The big purple dude on this cover, named Jack O Lantern, is their Irish representative for reasons that entirely elude me.  I mean, yes the practice of creating Jack-o-Lanterns did originate in Ireland but it hardly seems like the basis for a superhero or a commonly known fact.  What’s more, I absolutely love that nothing about this guys look even remotely resembles a Jack-O-Lantern, not even his Jack-O-Lantern.  Still, I really dig the visual design of him trapping the League inside his villainous purple head, even if he isn’t actually giant sized in the comic (sadly.) 

Another take on the group shot, though it certainly won’t be our last.  Like I said, a corner stone of the comedy of this era was meta comedy, jokes where the characters would address the reader who create comedic situations out of being aware of their own fictional nature.  

In the case of this cover, this is an old standard for Keith Giffen, a cover with just enough trappings of a legitimate cover only the characters are all caught in an unguarded moment.  In this case, the cover is tied into that Break Downs saga I mentioned about the end of this era of the Justice Leagues. 

As such, it makes perfect sense that this attempt at a group shot would be interrupted by everyone just calling it quits and going home.  It’s a spoonful of sugar to help the medicine go down.  I especially like Maxwell Lord’s completely oblivious and goofy grin at the bottom of the page.  

Incidentally, if you only know Max Lord through Supergirl or his modern appearances, this was really his best era as a lovably sleazy used car salesman type that essentially managed to charm his way into being the head of the Justice League’s logistical side.  He was always a great human element in a book that was all about finding the quirky humanity in our heroes. 

If the Justice League has an archenemy it’s this guy: Starro.  He’s a giant alien starfish who drifts across the cosmos raining tiny spore versions of himself down on unsuspecting peoples.  The Starro spores attach to your face and mind control you into doing his bidding.  It’s never been terribly clear what Starro’s goal is beyond dominating the global consciousness, though it’s sort of implied to be bad doings of some kind.  In any event, these covers area great way of throwing him into the JLE mix and highlight the unique approaches to the same concept JLE could thanks to its twin roots in comedy and action.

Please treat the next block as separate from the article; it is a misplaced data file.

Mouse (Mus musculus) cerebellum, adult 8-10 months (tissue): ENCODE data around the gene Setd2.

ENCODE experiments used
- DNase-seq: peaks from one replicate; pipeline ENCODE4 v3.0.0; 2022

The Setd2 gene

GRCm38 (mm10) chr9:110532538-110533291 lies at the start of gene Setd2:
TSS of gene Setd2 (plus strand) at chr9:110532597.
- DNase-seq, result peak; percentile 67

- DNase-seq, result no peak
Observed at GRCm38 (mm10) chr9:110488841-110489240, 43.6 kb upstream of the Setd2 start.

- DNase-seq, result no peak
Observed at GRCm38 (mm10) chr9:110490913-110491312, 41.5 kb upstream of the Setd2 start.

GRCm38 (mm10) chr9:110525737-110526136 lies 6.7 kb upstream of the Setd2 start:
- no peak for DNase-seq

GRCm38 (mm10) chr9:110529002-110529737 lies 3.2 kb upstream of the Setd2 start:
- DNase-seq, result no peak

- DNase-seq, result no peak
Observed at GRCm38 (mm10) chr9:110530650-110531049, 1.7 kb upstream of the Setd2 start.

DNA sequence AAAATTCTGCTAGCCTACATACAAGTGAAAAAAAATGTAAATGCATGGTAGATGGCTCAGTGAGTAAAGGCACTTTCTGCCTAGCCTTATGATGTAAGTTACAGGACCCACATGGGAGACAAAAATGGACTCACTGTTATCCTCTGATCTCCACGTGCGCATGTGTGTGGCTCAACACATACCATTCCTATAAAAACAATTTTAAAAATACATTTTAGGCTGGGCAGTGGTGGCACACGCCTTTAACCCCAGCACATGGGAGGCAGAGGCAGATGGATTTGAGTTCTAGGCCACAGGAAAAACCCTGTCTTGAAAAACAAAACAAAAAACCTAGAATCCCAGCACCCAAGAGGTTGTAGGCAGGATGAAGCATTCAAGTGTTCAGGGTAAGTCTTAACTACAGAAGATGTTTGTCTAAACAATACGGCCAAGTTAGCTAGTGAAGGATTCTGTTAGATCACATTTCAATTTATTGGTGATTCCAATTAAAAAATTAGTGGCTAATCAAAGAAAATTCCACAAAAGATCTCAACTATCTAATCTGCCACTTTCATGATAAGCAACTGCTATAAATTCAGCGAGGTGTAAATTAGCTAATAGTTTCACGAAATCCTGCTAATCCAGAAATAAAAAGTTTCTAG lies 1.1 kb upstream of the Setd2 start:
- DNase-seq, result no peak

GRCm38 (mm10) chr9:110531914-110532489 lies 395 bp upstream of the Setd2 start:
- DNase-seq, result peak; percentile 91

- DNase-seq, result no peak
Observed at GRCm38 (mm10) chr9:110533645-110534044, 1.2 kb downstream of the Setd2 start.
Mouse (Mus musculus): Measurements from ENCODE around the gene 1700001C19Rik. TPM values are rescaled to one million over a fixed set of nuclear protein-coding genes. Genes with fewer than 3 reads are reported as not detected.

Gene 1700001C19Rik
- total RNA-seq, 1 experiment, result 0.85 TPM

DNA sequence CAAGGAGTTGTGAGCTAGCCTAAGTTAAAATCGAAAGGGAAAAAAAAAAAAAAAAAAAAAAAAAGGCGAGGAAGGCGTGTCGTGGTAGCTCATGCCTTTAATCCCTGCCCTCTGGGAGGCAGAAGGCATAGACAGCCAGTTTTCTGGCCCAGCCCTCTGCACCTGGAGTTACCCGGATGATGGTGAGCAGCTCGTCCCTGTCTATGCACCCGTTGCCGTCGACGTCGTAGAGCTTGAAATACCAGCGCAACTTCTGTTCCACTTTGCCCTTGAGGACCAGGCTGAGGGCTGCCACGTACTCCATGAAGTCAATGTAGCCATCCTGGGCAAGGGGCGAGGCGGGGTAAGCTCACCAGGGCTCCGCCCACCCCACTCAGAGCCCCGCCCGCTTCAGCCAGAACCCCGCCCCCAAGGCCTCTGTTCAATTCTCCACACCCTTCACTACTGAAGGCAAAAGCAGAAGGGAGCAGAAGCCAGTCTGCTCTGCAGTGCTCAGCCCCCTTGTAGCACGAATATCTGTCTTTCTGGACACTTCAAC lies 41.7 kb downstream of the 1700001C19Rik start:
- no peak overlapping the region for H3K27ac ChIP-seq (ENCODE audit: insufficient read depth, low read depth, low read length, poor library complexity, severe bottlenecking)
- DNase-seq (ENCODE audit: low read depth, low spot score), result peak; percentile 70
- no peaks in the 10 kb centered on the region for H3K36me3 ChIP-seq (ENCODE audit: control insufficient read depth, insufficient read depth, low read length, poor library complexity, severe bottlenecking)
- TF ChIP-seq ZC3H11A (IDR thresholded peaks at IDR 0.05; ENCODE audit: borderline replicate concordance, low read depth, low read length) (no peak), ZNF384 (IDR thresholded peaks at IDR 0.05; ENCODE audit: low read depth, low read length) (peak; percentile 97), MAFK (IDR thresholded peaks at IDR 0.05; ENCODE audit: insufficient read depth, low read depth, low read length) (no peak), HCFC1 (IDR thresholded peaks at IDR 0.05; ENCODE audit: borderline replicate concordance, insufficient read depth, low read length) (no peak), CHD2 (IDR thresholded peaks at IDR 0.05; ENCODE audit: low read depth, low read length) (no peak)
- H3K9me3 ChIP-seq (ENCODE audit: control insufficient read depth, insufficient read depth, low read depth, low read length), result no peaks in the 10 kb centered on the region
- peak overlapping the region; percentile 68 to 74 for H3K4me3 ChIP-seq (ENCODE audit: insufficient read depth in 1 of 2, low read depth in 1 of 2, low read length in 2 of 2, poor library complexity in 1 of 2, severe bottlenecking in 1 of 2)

On the left you’ve got the comedic cover approach.  It’s another direct parody of the classic group shot, although this one is updated to reflect the changing membership of the JLE.  Incidentally, if you don’t recognize her the woman in yellow and white on the bottom right hand side is Power Girl sporting her early ‘90s costume.  I like that this cover even features Metamorpho dropping whatever comic he was about to snark on, plus that ellipses speech balloon is pretty hilarious.  I really like the idea that Starro chose to do this; that he was aware enough of superhero rules that this is something he just figured he ought to do. 

On the right the cover is more dramatic even if it is punctuated by an adorably bad pun.  The actual threat of Starro has always been the ingenuous way that he turns the citizenry into deadly weapons against the heroes, basically turning their desire not to hurt anyone into a weakness.  It’s a classic super villain move that’s been part of the Justice League mythos since their first adventure.  Featuring the JLE drowning in Starros as Martian Manhunter screams at the heaven is a pretty great literalization of those ideas. 

Little bit of history on this amazing cover.  Back in the ‘70s the hottest comedy publication in the world was the National Lampoon.  Nowadays it’s kind of waned in the popular consciousness but at the time it was a massively popular humor magazine that wormed its way into the consciousness of a whole generation of up and coming writers.  

In 1973 they published their most famous cover entitled “if you don’t buy this magazine we’ll kill this dog” and featured a gun pointed at a dog.  It became an instant touchstone for college kids and 20-something comedy writers everywhere and, about 2 decades later, some of those folks became comic book writers and made this cover. 

I think my favorite thing about this cover is how brutally ugly the cat happens to be.  It’s got the teeth of a vampire and a single evil eye that are just super ugly, which certainly fits with what the text is actually saying.  Yeah, if you read the inter-title carefully it says “buy this comic or we WON’T shoot this cat!”  That’s a double sided joke actually as outwardly it seems like the characters have just messed up, touching on that meta stuff I mentioned.  However, in the comic itself, that cat is totally evil, like it’s actually Satan and this was a great way to hide it right on the cover.